B.C. police want to get unwanted guns out of people's homes
By Steve Arstad
B.C. Public Safety Minister Mike Morris is flanked by Chief Supt. Ray Bernsties of the RCMP Island District Command, left, and Acting Chief of Victoria Police Del Manak, right, as he discusses an upcoming gun amnesty while in Penticton, Thursday, June 16, 2016 for the B.C. Association of Chiefs of Police AGM.
(STEVE ARSTAD / iNFOnews.ca)
June 16, 2016 - 11:30 AM
PENTICTON - The B.C. Association of Chiefs of Police hopes a gun amnesty this fall will help reduce the number of weapons falling into criminal’s hands from break and enters.
The gun amnesty, which will run from Oct. 1 to Oct. 31, was announced today, June 16, in Penticton as the police chiefs wrapped up their annual meeting in the city.
RCMP are urging residents not to bring the guns they want to get rid of into their local detachment, but rather call police and arrange to have an officer pick up the weapons.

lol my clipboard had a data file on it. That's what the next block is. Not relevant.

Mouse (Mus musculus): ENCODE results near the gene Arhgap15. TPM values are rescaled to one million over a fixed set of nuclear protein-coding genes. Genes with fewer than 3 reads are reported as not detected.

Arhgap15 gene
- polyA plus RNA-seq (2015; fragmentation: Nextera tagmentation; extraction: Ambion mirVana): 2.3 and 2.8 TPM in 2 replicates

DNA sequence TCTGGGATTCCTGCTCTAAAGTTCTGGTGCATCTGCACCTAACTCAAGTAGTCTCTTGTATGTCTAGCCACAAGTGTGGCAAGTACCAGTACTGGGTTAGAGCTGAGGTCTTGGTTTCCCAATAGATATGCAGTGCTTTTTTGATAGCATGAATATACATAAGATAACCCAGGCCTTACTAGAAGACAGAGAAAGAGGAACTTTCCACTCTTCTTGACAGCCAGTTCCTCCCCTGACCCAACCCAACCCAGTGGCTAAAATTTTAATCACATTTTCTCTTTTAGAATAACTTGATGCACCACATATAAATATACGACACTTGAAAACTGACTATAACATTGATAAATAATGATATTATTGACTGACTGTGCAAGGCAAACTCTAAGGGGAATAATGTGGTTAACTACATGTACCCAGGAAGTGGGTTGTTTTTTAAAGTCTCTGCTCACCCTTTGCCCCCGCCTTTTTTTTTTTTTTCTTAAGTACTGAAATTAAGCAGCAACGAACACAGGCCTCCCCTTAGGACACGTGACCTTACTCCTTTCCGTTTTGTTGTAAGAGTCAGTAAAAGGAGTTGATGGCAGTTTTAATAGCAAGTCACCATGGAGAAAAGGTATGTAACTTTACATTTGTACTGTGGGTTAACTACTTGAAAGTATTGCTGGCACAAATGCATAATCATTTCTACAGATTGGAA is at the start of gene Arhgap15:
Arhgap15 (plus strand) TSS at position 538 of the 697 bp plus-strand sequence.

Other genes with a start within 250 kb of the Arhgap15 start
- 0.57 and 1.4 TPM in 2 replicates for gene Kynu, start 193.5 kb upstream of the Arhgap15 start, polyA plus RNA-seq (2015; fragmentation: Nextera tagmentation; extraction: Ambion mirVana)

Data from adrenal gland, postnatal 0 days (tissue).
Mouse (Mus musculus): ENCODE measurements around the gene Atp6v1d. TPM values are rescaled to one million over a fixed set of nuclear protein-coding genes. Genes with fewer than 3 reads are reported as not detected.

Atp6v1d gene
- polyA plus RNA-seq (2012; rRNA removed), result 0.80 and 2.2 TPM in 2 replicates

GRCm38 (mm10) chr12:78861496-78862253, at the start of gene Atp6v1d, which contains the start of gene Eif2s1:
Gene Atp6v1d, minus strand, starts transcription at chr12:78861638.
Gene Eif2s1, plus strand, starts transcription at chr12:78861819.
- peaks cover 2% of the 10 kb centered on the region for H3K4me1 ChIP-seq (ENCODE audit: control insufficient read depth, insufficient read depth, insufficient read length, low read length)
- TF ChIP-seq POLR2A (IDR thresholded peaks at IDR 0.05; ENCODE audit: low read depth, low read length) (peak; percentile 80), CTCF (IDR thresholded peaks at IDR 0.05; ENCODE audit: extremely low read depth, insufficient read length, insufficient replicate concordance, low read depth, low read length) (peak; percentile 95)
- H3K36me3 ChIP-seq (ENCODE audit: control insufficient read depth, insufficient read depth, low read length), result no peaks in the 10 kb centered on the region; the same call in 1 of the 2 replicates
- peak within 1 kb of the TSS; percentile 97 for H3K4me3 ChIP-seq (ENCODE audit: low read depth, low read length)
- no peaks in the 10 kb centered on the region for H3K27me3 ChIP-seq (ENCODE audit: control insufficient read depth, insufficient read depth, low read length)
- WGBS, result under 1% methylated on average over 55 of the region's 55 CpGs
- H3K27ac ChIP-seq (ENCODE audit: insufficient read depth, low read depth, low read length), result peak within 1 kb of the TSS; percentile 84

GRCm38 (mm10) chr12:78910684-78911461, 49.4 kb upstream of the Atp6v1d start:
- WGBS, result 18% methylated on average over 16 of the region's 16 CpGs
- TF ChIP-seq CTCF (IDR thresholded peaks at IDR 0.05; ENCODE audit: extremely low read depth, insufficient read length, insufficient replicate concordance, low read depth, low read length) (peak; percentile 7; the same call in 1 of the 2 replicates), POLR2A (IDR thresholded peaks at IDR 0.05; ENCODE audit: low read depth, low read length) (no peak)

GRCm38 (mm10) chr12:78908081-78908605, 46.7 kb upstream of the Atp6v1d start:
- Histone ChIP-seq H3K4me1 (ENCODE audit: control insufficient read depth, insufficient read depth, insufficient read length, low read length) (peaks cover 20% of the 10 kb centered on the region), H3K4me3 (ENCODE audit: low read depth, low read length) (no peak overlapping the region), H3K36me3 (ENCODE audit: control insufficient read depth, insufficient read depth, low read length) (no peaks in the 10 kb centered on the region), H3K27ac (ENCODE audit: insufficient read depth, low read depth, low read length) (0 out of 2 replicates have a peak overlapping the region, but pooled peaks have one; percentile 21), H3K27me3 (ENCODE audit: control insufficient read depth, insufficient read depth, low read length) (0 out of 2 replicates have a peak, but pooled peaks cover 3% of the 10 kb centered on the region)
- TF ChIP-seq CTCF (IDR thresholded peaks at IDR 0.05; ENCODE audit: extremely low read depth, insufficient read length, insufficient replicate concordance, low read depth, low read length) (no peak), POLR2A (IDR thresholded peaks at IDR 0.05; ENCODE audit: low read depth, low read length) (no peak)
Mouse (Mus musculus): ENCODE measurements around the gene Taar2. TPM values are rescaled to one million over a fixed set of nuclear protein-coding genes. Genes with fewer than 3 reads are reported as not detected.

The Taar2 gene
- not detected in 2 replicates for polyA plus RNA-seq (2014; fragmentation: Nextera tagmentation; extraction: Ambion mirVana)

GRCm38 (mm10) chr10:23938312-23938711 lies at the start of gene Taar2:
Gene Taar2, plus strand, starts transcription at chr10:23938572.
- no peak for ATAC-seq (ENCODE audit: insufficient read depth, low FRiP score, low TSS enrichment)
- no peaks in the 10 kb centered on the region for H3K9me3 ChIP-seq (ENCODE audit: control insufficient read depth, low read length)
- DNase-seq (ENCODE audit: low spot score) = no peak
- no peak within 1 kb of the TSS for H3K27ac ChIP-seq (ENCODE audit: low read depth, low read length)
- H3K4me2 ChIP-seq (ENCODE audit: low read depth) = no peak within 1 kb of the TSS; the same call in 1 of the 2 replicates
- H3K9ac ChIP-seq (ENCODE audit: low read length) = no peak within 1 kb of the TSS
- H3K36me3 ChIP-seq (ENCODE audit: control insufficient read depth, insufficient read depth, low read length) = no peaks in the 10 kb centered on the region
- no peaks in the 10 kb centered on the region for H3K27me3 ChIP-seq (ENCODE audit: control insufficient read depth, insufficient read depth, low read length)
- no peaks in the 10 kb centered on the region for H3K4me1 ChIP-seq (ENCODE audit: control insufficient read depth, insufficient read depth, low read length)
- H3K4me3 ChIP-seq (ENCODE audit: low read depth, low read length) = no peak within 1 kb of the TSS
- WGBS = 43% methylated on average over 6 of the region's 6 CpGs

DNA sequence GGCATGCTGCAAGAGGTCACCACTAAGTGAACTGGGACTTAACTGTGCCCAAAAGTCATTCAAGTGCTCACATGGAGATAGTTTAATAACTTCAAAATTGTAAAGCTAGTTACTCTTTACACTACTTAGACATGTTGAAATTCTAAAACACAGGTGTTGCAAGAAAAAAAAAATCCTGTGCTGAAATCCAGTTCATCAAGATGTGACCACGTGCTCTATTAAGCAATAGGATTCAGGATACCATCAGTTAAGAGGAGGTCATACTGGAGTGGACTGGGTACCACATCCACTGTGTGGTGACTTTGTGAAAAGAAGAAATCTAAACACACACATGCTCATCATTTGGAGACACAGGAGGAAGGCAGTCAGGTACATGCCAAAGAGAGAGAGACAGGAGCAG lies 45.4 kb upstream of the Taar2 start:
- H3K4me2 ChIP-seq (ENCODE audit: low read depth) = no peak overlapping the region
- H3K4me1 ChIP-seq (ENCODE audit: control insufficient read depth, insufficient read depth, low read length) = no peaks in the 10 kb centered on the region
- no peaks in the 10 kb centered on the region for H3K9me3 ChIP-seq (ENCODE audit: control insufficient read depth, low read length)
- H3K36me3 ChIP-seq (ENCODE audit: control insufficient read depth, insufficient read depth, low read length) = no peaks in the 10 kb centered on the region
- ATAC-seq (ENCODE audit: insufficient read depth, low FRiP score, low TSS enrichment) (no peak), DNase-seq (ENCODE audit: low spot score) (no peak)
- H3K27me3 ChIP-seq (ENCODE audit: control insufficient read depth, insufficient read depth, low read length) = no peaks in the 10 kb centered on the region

Public Safety Minister Mike Morris says the root cause of many gun accidents are related to access to weapons, adding in many assaults or shootings the gun is often traced back to a break and enter.
Morris says amnesties in the past — in 2006 and 2013 — yielded 5,000 firearms, ranging from a rocket launcher to vintage weapons and bayonets, and 128,000 rounds of ammunition.
Morris said the amnesty provides those who have illegal weapons, illegally owned weapons or weapons they no longer wish to possess the opportunity to get rid of them.
All the weapons collected will be destroyed.
Asked why the province didn’t offer a gun amnesty all the time, Morris replied criminals might use it to their advantage.
The province won't offer financial incentives to intice people to give up guns because the minister says the province isn't in the business of buying weapons.
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